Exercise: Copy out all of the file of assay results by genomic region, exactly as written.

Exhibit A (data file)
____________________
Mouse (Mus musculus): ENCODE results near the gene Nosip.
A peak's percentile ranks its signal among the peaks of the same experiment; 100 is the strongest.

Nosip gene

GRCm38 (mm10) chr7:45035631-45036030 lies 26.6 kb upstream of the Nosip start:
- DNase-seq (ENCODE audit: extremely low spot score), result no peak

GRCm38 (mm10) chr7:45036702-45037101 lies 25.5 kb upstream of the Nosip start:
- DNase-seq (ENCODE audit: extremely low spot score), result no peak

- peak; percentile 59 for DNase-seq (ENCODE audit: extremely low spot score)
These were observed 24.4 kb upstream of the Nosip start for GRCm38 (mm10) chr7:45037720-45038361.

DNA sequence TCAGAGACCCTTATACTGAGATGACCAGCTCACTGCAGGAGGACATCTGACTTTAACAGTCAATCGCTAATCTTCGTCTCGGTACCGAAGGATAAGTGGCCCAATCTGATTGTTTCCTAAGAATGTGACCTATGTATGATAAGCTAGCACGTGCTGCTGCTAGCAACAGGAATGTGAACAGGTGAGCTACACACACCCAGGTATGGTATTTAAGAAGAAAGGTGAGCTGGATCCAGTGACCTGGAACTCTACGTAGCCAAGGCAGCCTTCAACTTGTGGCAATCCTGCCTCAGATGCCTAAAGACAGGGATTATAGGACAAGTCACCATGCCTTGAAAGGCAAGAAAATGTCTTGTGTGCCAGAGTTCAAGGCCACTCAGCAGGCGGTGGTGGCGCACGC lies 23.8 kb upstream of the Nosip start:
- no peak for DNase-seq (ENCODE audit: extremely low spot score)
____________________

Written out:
Mouse (Mus musculus): ENCODE results near the gene Nosip.
A peak's percentile ranks its signal among the peaks of the same experiment; 100 is the strongest.

Nosip gene

GRCm38 (mm10) chr7:45035631-45036030 lies 26.6 kb upstream of the Nosip start:
- DNase-seq (ENCODE audit: extremely low spot score), result no peak

GRCm38 (mm10) chr7:45036702-45037101 lies 25.5 kb upstream of the Nosip start:
- DNase-seq (ENCODE audit: extremely low spot score), result no peak

- peak; percentile 59 for DNase-seq (ENCODE audit: extremely low spot score)
These were observed 24.4 kb upstream of the Nosip start for GRCm38 (mm10) chr7:45037720-45038361.

DNA sequence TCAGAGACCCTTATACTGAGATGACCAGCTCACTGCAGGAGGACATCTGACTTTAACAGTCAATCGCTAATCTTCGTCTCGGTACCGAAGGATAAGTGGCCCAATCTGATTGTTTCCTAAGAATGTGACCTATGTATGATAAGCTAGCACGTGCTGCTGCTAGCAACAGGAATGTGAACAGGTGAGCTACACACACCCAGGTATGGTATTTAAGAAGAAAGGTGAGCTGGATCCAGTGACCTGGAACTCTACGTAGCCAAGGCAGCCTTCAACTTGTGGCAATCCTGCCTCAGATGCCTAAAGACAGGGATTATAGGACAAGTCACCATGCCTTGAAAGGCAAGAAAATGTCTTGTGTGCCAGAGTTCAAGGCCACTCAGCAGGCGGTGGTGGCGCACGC lies 23.8 kb upstream of the Nosip start:
- no peak for DNase-seq (ENCODE audit: extremely low spot score)